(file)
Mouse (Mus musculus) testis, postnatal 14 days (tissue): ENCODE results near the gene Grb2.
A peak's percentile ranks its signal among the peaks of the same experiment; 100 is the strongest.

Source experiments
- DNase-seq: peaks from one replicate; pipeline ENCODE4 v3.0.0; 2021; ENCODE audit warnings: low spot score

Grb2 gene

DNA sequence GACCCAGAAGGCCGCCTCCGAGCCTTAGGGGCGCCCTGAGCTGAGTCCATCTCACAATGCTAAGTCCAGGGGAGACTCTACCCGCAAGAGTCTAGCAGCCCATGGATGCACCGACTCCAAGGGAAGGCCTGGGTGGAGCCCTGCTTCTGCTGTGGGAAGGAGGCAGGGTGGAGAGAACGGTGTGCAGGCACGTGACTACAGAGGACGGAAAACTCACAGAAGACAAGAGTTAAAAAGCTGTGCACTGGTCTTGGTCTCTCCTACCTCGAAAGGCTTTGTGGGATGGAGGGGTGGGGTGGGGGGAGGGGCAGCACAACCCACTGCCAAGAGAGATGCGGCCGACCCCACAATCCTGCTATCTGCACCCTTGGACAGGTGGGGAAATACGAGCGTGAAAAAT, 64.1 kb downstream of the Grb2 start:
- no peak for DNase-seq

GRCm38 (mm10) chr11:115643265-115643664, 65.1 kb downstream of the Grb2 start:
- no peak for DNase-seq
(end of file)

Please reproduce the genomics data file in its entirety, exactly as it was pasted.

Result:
Mouse (Mus musculus) testis, postnatal 14 days (tissue): ENCODE results near the gene Grb2.
A peak's percentile ranks its signal among the peaks of the same experiment; 100 is the strongest.

Source experiments
- DNase-seq: peaks from one replicate; pipeline ENCODE4 v3.0.0; 2021; ENCODE audit warnings: low spot score

Grb2 gene

DNA sequence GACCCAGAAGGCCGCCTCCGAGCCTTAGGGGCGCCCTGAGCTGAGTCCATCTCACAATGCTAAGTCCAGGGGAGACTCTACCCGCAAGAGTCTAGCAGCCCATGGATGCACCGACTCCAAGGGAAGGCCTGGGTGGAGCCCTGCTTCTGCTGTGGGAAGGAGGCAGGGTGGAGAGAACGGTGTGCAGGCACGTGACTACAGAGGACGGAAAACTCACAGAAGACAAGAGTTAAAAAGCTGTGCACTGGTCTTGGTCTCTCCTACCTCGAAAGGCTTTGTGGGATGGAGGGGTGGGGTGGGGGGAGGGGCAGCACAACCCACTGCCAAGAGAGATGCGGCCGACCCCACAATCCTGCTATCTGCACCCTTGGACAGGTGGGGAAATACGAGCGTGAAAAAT, 64.1 kb downstream of the Grb2 start:
- no peak for DNase-seq

GRCm38 (mm10) chr11:115643265-115643664, 65.1 kb downstream of the Grb2 start:
- no peak for DNase-seq